Stan Humphries (Republican, incumbent)
Trigg County native and farmer Stan Humphries, 41, was elected the county’s judge-executive in 2006 and believes he’s ready to lead the community again in a potential second term.
“I’ve cultivated connections in Frankfort, know who and when to call in situations, and I think that’s a positive,” Humphries said.
Those connections in the state capitol have been contested by Humphries’ opponent, Linda Humbert, in recent advertisements in The Cadiz Record. Humphries said his work with leaders in Frankfort has helped Trigg County, including the road paving project at Arrowhead Golf Course (in addition to other paving projects in the county) and funding for the new senior citizens center, among others.
“I think we have a good working relationship with Frankfort,” Humphries said. “I grant that it’s a big city, but I would contend that people in Frankfort do know who Stan Humphries is.”
Humphries said he believes some have misrepresented the duties of the judge-executive and believes the person in that position has more power than he or she actually does.
“There are areas mandated by the state that we have no control over,” Humphries said. “There’s a lot f things a judge-executive is responsible for, but I think sometimes it’s thought that we’re responsible for things that actually come from a special district in the community, whether it’s the library, hospital, health department or something we support but oftentimes don’t have the final say of what takes place with them.”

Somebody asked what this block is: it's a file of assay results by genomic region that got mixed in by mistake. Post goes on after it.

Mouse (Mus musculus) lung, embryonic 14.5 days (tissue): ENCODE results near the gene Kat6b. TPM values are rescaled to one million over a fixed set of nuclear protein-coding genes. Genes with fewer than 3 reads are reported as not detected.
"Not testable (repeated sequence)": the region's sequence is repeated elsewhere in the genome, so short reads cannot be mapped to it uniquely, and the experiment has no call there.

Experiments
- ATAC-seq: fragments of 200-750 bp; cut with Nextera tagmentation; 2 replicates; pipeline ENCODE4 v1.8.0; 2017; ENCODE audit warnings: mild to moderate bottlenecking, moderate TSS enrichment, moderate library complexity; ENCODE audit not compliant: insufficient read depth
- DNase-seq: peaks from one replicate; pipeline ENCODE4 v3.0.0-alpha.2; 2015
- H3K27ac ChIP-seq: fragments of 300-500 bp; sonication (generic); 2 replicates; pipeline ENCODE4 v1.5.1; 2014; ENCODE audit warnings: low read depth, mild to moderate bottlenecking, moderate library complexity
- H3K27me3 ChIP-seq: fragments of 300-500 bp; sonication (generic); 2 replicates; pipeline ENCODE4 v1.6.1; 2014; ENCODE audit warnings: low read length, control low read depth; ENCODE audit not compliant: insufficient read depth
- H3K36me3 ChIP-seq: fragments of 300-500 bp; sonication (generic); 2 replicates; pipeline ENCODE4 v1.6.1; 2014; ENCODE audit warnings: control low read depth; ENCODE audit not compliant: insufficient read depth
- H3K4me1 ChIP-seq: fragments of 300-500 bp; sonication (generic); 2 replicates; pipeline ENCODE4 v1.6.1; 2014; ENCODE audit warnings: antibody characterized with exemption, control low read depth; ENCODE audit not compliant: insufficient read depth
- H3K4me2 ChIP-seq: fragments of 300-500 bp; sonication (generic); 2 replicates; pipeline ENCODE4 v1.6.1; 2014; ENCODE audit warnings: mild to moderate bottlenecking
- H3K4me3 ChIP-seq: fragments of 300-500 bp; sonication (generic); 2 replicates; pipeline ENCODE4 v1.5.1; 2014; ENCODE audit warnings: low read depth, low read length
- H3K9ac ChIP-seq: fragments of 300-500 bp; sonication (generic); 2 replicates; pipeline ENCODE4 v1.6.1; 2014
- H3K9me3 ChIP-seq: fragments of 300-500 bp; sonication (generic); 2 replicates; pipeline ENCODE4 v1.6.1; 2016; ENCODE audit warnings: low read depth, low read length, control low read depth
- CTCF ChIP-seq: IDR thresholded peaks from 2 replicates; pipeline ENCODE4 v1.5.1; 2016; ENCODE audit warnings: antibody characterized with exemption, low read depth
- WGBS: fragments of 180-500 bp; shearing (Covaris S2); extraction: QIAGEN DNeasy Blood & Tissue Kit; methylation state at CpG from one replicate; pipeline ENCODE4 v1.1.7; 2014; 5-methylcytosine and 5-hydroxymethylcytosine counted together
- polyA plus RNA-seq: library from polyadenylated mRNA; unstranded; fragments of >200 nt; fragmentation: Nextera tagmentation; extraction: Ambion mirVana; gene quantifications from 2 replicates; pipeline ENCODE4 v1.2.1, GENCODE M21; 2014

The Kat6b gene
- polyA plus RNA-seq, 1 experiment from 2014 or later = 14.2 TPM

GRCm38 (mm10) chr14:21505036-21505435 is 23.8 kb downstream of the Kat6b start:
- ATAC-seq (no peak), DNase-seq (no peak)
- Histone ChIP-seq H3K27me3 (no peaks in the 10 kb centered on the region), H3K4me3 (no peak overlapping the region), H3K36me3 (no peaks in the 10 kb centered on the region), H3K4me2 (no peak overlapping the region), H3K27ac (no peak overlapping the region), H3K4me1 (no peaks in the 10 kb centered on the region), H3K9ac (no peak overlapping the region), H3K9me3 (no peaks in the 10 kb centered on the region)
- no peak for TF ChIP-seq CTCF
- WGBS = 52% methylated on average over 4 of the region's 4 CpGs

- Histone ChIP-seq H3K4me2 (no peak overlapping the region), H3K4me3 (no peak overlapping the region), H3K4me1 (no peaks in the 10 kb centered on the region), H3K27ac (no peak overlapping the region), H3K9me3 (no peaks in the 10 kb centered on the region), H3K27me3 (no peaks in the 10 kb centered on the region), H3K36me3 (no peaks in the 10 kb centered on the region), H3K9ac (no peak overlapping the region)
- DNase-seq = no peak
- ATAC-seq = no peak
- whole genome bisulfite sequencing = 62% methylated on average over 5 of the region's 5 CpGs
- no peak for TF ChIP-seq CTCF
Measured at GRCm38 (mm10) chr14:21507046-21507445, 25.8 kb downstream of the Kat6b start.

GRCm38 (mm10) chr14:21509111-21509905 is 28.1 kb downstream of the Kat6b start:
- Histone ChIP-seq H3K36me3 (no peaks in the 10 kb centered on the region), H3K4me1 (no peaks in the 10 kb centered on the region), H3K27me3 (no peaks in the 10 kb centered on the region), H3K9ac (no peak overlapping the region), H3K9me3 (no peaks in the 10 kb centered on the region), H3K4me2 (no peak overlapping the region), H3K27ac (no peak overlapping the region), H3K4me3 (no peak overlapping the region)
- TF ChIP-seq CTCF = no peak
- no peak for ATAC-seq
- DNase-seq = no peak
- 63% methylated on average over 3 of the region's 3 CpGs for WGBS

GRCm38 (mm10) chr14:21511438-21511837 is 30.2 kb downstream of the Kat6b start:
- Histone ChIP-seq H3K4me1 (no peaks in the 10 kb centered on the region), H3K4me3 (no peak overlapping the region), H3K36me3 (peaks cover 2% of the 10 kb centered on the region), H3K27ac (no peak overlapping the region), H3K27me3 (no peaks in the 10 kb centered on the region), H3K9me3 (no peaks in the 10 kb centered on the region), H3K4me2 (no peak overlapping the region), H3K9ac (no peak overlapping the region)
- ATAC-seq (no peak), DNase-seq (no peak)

Trigg County’s unemployment rate ballooned with the recent loss of Johnson Controls, but the rate has decreased in recent months, and Humphries said “that can be attributed to the effort of a lot of people in our community and supported by this office.”
With JCI’s recent move of much of its operations overseas, Humphries said there’s little Trigg County could have done to keep the company here. He said sustaining what the county currently has and working with existing manufacturers should be a priority.
“Expansion of existing plants is a possibility,” Humphries said, noting recent growth at Transcraft. “Industry recruitment is an ongoing task, and things have changed dramatically in the last two years. We feel comfortable in our recruitment right now.”